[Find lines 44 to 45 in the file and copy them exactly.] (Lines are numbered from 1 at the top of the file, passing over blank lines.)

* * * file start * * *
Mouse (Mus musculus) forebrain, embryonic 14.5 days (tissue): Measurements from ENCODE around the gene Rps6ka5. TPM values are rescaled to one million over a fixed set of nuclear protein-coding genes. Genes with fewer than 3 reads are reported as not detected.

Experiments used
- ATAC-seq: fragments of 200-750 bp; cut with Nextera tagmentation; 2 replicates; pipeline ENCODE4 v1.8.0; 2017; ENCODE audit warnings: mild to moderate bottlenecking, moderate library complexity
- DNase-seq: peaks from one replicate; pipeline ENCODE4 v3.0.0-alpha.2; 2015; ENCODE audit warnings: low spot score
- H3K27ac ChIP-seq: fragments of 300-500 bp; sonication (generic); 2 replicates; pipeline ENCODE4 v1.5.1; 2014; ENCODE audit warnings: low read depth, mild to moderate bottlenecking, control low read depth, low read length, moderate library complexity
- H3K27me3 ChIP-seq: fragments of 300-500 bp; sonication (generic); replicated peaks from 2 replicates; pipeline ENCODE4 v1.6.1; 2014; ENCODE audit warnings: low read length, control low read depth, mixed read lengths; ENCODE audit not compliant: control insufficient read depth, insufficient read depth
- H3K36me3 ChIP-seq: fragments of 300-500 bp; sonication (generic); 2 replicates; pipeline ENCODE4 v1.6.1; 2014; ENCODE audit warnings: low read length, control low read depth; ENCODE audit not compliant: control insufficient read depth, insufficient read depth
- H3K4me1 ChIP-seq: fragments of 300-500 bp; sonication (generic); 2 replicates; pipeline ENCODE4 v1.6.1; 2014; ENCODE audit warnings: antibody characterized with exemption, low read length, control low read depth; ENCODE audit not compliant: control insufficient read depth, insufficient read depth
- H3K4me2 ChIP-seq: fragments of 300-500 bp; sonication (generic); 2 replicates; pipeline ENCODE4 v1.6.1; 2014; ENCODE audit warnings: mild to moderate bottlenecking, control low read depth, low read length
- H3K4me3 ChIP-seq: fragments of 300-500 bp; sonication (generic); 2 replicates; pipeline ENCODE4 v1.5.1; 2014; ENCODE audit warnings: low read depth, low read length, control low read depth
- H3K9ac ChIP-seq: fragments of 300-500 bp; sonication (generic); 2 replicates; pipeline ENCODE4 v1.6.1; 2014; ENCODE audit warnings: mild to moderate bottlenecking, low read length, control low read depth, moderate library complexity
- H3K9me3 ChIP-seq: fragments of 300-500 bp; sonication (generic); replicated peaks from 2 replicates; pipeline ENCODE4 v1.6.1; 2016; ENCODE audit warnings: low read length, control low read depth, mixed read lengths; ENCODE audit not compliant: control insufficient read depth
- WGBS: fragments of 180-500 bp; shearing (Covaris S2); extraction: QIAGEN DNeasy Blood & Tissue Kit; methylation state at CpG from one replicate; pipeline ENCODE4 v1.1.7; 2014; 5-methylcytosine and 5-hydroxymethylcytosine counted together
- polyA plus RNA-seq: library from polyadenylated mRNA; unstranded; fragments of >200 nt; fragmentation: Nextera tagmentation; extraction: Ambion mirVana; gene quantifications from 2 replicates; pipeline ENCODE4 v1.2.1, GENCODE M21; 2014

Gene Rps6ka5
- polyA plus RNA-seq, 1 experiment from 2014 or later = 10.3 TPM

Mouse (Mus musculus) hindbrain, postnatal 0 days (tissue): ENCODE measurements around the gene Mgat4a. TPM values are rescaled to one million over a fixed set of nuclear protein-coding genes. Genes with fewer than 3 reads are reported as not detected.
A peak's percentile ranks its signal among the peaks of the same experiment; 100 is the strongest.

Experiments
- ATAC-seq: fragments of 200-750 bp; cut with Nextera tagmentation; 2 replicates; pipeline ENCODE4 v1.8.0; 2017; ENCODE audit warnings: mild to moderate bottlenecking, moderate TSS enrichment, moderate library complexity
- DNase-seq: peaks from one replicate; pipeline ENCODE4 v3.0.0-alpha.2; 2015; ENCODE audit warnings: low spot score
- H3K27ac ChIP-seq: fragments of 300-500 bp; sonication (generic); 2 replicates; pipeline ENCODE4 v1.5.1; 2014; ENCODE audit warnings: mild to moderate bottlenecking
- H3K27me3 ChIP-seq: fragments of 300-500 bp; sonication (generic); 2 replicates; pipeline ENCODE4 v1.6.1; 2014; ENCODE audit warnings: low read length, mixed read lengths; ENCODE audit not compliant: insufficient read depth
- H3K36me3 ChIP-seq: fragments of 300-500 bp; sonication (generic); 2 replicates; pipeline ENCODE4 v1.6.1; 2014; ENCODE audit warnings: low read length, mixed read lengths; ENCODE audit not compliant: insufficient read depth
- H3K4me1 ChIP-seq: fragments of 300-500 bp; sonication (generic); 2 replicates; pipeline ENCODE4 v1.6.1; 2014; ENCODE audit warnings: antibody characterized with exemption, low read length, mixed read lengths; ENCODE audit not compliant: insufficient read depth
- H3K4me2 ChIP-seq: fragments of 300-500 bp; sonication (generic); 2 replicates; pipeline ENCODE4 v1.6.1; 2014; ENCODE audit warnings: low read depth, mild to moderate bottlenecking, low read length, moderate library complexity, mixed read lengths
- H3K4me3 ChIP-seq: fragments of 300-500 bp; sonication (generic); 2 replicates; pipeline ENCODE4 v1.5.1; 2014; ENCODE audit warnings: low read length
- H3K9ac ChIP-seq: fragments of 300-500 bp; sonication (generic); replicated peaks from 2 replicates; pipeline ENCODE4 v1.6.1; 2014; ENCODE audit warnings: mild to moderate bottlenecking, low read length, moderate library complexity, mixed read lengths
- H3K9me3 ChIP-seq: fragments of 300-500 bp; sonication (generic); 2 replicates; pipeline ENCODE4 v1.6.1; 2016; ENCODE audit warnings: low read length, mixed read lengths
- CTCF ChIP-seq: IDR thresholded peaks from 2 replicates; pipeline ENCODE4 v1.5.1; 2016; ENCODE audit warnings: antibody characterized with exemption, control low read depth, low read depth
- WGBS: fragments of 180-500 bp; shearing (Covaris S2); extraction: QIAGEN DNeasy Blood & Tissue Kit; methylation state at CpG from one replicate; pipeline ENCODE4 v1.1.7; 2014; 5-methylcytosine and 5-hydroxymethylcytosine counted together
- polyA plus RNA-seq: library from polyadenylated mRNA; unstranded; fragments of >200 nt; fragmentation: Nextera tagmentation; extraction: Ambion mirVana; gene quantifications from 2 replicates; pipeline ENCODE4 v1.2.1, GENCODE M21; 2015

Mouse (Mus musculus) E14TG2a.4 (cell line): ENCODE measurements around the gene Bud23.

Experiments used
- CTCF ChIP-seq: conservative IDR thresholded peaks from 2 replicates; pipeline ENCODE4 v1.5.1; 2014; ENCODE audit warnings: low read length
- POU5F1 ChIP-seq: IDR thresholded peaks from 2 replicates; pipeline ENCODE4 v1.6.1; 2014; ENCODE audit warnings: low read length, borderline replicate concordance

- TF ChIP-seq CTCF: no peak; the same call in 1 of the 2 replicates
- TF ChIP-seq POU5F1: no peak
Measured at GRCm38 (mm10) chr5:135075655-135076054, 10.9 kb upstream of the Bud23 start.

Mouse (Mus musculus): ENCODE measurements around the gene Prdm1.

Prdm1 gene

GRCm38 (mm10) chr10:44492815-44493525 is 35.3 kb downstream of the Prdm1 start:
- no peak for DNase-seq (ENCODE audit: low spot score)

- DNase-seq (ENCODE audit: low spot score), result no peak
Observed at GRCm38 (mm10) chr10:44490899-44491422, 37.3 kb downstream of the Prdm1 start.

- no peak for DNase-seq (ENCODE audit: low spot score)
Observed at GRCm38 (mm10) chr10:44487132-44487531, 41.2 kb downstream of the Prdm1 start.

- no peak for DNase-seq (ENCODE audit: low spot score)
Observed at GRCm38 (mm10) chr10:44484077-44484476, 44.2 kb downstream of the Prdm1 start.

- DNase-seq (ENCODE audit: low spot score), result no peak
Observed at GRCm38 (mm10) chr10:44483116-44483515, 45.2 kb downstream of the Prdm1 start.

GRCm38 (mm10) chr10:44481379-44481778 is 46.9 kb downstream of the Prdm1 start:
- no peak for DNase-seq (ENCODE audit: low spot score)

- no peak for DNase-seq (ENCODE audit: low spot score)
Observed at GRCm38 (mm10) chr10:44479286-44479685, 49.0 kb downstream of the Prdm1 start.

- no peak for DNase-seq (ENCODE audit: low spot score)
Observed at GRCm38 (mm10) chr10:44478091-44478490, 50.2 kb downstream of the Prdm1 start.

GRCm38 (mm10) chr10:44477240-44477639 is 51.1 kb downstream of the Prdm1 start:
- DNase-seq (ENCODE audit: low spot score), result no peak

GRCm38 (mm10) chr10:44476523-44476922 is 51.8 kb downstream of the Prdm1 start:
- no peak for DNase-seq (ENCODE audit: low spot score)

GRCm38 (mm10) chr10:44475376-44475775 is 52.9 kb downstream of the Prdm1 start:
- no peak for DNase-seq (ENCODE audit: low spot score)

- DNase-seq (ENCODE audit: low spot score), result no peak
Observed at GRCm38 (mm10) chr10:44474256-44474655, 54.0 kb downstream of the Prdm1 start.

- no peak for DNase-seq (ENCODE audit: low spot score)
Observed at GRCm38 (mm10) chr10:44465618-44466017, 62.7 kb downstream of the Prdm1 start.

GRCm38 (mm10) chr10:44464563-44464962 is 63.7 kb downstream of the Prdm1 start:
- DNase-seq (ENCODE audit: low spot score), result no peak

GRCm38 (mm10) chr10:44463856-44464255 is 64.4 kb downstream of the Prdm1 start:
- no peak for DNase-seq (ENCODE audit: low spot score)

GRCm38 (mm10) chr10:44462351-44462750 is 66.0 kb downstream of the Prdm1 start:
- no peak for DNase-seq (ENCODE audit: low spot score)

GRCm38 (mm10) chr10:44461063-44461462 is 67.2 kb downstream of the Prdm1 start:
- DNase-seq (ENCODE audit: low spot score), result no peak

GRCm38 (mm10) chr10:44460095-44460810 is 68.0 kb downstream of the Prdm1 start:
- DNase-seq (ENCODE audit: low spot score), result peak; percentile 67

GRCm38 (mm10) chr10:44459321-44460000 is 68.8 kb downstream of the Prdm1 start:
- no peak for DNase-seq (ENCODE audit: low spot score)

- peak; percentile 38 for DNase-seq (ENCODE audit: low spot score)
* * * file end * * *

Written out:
- DNase-seq (ENCODE audit: low spot score), result no peak
Observed at GRCm38 (mm10) chr10:44490899-44491422, 37.3 kb downstream of the Prdm1 start.